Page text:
154 pages | 5 B/W Illus.
Taking a close look at the forces that affect English education in schools—at the ways literature, cognitive science, the privileging of the STEM disciplines, and current educational policies are connected—this timely book counters with a strong argument for the importance of continuing to teach literature in middle and secondary classrooms. The case is made through critical examination of the ongoing "culture wars" between the humanities and the sciences, recent research in cognitive literary studies demonstrating the power of narrative reading, and an analysis of educational trends that have marginalized literature teaching in the U.S., including standards-based and scripted curricula. The book is distinctive in presenting both a synthesis of arguments for literary study in the middle and high school and sample lesson plans from practicing teachers exemplifying how literature can positively influence adolescents’ intellectual, emotional, and social selves.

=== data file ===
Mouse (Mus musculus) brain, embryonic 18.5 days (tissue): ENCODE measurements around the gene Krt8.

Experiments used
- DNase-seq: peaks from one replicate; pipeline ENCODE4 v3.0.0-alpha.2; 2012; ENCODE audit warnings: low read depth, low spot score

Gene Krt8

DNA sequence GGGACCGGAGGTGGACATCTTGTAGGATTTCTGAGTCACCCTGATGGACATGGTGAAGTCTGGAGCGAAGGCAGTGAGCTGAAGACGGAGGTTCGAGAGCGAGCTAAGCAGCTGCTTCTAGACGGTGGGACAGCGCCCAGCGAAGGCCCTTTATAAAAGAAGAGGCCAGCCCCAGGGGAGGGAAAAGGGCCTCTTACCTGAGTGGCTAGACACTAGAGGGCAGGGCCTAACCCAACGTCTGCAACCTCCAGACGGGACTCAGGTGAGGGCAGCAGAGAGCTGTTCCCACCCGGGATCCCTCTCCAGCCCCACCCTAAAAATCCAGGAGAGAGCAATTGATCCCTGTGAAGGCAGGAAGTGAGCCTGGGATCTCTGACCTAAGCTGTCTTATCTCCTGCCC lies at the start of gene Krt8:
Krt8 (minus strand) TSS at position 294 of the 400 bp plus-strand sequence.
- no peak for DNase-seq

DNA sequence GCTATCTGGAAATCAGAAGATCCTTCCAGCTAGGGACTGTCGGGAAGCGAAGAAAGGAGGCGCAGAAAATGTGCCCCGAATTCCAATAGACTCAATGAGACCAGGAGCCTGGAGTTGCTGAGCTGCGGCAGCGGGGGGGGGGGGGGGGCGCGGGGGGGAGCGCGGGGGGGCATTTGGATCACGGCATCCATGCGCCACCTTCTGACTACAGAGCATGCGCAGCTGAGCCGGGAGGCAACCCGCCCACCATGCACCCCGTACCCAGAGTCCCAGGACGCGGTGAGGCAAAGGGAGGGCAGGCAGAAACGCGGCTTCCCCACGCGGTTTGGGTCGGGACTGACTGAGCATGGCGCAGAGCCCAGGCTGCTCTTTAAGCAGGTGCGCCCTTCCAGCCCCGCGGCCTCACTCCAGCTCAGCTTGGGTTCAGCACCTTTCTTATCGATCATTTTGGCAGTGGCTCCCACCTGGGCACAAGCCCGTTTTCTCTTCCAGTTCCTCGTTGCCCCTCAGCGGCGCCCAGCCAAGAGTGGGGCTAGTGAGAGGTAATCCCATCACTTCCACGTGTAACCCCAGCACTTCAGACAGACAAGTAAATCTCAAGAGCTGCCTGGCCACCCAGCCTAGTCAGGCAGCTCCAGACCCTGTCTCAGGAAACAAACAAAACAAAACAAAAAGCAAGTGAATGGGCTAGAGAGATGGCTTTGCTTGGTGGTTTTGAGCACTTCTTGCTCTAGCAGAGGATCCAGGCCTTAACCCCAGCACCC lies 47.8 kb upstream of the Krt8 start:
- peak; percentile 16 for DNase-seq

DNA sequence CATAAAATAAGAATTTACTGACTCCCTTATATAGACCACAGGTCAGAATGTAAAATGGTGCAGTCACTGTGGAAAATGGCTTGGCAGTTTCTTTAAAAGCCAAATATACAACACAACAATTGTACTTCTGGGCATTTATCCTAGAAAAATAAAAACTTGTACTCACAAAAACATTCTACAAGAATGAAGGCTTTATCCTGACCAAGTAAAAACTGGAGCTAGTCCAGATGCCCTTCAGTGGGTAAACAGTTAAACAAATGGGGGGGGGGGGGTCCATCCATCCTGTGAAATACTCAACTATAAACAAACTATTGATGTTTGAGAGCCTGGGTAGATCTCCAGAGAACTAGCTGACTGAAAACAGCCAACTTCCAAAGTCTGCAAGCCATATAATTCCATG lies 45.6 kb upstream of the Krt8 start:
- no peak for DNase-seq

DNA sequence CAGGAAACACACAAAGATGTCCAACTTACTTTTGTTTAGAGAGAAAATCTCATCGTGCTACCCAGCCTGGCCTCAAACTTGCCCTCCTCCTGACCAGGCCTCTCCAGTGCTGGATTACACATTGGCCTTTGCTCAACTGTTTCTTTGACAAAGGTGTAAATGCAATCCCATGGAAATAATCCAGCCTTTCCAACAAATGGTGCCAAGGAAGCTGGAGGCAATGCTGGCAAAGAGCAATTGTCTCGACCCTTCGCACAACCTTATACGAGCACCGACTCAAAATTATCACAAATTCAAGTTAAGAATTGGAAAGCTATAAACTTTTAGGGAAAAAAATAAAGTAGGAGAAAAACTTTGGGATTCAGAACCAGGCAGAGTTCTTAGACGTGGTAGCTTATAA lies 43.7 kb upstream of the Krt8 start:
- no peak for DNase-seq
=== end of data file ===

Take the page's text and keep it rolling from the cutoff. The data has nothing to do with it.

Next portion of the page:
Foreword Michael Moore
1 Introduction: The Need to Make the Case for Teaching Literature
Part I: What Literature Can Do
Part II: Challenges to Literary Study
Part III: Reviving the Secondary School Literary Experience
Appendix A: Additional sample lessons and activities for teaching literature to encourage identification, empathy, critical thinking and social action
Appendix B: Additional, related sample activities
About the Contributors